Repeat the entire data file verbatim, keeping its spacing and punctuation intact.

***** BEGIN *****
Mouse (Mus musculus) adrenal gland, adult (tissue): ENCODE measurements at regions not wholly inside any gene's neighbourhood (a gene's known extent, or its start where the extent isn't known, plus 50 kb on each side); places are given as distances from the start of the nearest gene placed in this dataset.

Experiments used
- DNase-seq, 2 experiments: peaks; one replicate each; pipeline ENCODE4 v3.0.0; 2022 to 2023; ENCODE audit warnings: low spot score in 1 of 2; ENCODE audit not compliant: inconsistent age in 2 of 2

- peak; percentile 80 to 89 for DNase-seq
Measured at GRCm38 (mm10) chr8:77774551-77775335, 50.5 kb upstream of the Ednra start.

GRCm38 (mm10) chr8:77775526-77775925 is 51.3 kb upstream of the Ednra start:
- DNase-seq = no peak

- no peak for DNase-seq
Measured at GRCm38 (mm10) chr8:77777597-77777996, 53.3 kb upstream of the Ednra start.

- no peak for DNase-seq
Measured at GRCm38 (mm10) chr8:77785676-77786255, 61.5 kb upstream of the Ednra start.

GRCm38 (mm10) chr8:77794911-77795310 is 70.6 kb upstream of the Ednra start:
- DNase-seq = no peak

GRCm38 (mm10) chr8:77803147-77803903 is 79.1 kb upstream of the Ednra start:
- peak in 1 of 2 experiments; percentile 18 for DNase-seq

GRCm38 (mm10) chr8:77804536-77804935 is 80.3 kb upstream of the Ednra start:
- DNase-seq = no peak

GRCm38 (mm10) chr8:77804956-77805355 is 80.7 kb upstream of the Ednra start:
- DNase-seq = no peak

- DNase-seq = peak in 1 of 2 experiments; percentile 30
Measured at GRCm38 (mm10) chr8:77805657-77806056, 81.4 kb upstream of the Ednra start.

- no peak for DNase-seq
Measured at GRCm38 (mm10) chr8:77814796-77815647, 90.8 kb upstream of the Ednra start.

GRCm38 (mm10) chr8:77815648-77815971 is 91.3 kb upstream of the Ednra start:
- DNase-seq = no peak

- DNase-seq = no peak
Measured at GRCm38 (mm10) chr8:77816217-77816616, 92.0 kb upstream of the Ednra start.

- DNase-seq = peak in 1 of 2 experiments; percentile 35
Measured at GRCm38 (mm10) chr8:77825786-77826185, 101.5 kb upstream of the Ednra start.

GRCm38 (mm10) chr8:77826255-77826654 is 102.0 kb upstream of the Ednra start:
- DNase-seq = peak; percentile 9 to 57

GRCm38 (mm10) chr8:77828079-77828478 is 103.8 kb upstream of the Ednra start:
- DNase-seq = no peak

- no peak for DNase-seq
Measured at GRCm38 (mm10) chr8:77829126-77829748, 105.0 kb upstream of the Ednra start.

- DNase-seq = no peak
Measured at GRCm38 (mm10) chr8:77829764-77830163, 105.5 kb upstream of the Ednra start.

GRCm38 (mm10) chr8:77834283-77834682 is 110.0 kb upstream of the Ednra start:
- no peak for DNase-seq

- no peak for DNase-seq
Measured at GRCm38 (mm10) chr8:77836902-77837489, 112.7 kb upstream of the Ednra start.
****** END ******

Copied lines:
Mouse (Mus musculus) adrenal gland, adult (tissue): ENCODE measurements at regions not wholly inside any gene's neighbourhood (a gene's known extent, or its start where the extent isn't known, plus 50 kb on each side); places are given as distances from the start of the nearest gene placed in this dataset.

Experiments used
- DNase-seq, 2 experiments: peaks; one replicate each; pipeline ENCODE4 v3.0.0; 2022 to 2023; ENCODE audit warnings: low spot score in 1 of 2; ENCODE audit not compliant: inconsistent age in 2 of 2

- peak; percentile 80 to 89 for DNase-seq
Measured at GRCm38 (mm10) chr8:77774551-77775335, 50.5 kb upstream of the Ednra start.

GRCm38 (mm10) chr8:77775526-77775925 is 51.3 kb upstream of the Ednra start:
- DNase-seq = no peak

- no peak for DNase-seq
Measured at GRCm38 (mm10) chr8:77777597-77777996, 53.3 kb upstream of the Ednra start.

- no peak for DNase-seq
Measured at GRCm38 (mm10) chr8:77785676-77786255, 61.5 kb upstream of the Ednra start.

GRCm38 (mm10) chr8:77794911-77795310 is 70.6 kb upstream of the Ednra start:
- DNase-seq = no peak

GRCm38 (mm10) chr8:77803147-77803903 is 79.1 kb upstream of the Ednra start:
- peak in 1 of 2 experiments; percentile 18 for DNase-seq

GRCm38 (mm10) chr8:77804536-77804935 is 80.3 kb upstream of the Ednra start:
- DNase-seq = no peak

GRCm38 (mm10) chr8:77804956-77805355 is 80.7 kb upstream of the Ednra start:
- DNase-seq = no peak

- DNase-seq = peak in 1 of 2 experiments; percentile 30
Measured at GRCm38 (mm10) chr8:77805657-77806056, 81.4 kb upstream of the Ednra start.

- no peak for DNase-seq
Measured at GRCm38 (mm10) chr8:77814796-77815647, 90.8 kb upstream of the Ednra start.

GRCm38 (mm10) chr8:77815648-77815971 is 91.3 kb upstream of the Ednra start:
- DNase-seq = no peak

- DNase-seq = no peak
Measured at GRCm38 (mm10) chr8:77816217-77816616, 92.0 kb upstream of the Ednra start.

- DNase-seq = peak in 1 of 2 experiments; percentile 35
Measured at GRCm38 (mm10) chr8:77825786-77826185, 101.5 kb upstream of the Ednra start.

GRCm38 (mm10) chr8:77826255-77826654 is 102.0 kb upstream of the Ednra start:
- DNase-seq = peak; percentile 9 to 57

GRCm38 (mm10) chr8:77828079-77828478 is 103.8 kb upstream of the Ednra start:
- DNase-seq = no peak

- no peak for DNase-seq
Measured at GRCm38 (mm10) chr8:77829126-77829748, 105.0 kb upstream of the Ednra start.

- DNase-seq = no peak
Measured at GRCm38 (mm10) chr8:77829764-77830163, 105.5 kb upstream of the Ednra start.

GRCm38 (mm10) chr8:77834283-77834682 is 110.0 kb upstream of the Ednra start:
- no peak for DNase-seq

- no peak for DNase-seq
Measured at GRCm38 (mm10) chr8:77836902-77837489, 112.7 kb upstream of the Ednra start.